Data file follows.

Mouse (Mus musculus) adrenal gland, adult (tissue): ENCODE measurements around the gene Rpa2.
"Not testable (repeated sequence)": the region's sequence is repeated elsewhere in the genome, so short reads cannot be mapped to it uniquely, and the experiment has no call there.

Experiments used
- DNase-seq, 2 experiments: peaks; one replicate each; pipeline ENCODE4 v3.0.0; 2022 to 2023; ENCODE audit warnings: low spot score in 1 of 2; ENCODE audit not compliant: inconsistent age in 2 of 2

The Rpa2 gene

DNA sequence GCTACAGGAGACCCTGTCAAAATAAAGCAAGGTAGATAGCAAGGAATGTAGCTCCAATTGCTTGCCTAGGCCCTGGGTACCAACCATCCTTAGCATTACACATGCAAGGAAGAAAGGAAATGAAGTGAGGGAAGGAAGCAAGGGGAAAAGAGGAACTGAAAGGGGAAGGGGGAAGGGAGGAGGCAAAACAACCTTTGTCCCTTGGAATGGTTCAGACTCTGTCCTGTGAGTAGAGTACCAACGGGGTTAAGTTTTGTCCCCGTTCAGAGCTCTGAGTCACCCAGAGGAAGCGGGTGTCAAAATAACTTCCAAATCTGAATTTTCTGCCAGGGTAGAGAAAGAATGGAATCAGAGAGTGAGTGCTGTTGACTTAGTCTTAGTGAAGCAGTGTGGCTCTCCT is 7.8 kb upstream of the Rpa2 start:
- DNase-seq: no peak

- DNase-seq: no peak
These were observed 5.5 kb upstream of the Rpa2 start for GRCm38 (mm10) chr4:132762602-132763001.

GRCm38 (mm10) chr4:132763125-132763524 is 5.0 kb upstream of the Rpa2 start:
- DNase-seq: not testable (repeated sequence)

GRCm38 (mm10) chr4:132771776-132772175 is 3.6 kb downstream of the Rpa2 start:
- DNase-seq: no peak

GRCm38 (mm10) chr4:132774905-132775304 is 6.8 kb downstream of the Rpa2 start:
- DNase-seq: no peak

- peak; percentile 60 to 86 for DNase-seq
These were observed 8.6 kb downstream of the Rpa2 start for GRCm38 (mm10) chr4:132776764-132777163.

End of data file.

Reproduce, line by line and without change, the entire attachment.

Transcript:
Mouse (Mus musculus) adrenal gland, adult (tissue): ENCODE measurements around the gene Rpa2.
"Not testable (repeated sequence)": the region's sequence is repeated elsewhere in the genome, so short reads cannot be mapped to it uniquely, and the experiment has no call there.

Experiments used
- DNase-seq, 2 experiments: peaks; one replicate each; pipeline ENCODE4 v3.0.0; 2022 to 2023; ENCODE audit warnings: low spot score in 1 of 2; ENCODE audit not compliant: inconsistent age in 2 of 2

The Rpa2 gene

DNA sequence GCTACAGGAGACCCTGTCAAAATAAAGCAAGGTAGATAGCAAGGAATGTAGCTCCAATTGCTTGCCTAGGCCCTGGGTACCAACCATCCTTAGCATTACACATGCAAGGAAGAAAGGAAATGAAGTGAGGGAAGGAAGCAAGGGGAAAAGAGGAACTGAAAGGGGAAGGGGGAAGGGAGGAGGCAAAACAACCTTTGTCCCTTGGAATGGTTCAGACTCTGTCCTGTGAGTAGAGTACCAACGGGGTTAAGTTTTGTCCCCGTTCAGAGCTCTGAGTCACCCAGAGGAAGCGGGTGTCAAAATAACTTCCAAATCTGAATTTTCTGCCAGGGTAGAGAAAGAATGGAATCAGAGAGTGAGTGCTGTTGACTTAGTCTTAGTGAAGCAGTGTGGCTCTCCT is 7.8 kb upstream of the Rpa2 start:
- DNase-seq: no peak

- DNase-seq: no peak
These were observed 5.5 kb upstream of the Rpa2 start for GRCm38 (mm10) chr4:132762602-132763001.

GRCm38 (mm10) chr4:132763125-132763524 is 5.0 kb upstream of the Rpa2 start:
- DNase-seq: not testable (repeated sequence)

GRCm38 (mm10) chr4:132771776-132772175 is 3.6 kb downstream of the Rpa2 start:
- DNase-seq: no peak

GRCm38 (mm10) chr4:132774905-132775304 is 6.8 kb downstream of the Rpa2 start:
- DNase-seq: no peak

- peak; percentile 60 to 86 for DNase-seq
These were observed 8.6 kb downstream of the Rpa2 start for GRCm38 (mm10) chr4:132776764-132777163.